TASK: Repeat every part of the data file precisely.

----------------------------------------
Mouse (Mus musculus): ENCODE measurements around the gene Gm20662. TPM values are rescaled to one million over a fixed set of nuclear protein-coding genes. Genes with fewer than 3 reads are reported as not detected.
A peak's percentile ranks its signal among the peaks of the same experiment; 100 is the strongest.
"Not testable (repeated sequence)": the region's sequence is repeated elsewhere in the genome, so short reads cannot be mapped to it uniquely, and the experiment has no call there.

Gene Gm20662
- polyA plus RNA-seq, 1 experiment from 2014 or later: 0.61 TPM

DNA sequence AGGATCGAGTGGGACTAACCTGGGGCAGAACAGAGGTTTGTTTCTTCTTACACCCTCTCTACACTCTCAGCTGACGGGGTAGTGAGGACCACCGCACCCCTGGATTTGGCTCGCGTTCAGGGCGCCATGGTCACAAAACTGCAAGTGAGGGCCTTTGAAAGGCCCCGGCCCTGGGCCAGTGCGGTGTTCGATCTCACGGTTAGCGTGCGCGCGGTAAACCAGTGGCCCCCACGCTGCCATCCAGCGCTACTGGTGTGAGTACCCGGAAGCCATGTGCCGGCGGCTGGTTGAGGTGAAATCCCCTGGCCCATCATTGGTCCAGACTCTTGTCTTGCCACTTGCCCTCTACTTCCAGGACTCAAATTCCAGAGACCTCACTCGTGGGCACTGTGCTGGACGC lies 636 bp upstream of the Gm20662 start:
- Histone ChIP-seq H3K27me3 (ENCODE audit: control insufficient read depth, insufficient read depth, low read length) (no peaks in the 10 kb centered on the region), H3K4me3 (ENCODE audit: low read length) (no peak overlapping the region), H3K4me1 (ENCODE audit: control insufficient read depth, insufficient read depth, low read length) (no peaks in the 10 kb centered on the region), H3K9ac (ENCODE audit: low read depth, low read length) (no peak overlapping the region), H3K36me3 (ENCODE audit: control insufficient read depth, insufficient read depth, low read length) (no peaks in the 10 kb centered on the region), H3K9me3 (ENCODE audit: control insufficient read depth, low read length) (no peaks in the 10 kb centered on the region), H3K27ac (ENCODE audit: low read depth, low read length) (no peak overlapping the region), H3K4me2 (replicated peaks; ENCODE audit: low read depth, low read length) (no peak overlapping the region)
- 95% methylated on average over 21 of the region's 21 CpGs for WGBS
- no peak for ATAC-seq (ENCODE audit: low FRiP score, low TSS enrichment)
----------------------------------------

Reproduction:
Mouse (Mus musculus): ENCODE measurements around the gene Gm20662. TPM values are rescaled to one million over a fixed set of nuclear protein-coding genes. Genes with fewer than 3 reads are reported as not detected.
A peak's percentile ranks its signal among the peaks of the same experiment; 100 is the strongest.
"Not testable (repeated sequence)": the region's sequence is repeated elsewhere in the genome, so short reads cannot be mapped to it uniquely, and the experiment has no call there.

Gene Gm20662
- polyA plus RNA-seq, 1 experiment from 2014 or later: 0.61 TPM

DNA sequence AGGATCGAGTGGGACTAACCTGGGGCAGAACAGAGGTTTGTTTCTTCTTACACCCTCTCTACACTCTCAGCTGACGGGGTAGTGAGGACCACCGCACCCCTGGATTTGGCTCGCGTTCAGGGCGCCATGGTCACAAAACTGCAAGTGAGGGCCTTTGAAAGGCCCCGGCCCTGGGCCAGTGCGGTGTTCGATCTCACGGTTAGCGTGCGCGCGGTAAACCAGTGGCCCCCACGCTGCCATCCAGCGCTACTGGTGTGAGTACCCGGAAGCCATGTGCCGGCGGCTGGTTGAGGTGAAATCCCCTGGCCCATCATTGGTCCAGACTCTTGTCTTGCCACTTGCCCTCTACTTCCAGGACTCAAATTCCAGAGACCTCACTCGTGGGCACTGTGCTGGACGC lies 636 bp upstream of the Gm20662 start:
- Histone ChIP-seq H3K27me3 (ENCODE audit: control insufficient read depth, insufficient read depth, low read length) (no peaks in the 10 kb centered on the region), H3K4me3 (ENCODE audit: low read length) (no peak overlapping the region), H3K4me1 (ENCODE audit: control insufficient read depth, insufficient read depth, low read length) (no peaks in the 10 kb centered on the region), H3K9ac (ENCODE audit: low read depth, low read length) (no peak overlapping the region), H3K36me3 (ENCODE audit: control insufficient read depth, insufficient read depth, low read length) (no peaks in the 10 kb centered on the region), H3K9me3 (ENCODE audit: control insufficient read depth, low read length) (no peaks in the 10 kb centered on the region), H3K27ac (ENCODE audit: low read depth, low read length) (no peak overlapping the region), H3K4me2 (replicated peaks; ENCODE audit: low read depth, low read length) (no peak overlapping the region)
- 95% methylated on average over 21 of the region's 21 CpGs for WGBS
- no peak for ATAC-seq (ENCODE audit: low FRiP score, low TSS enrichment)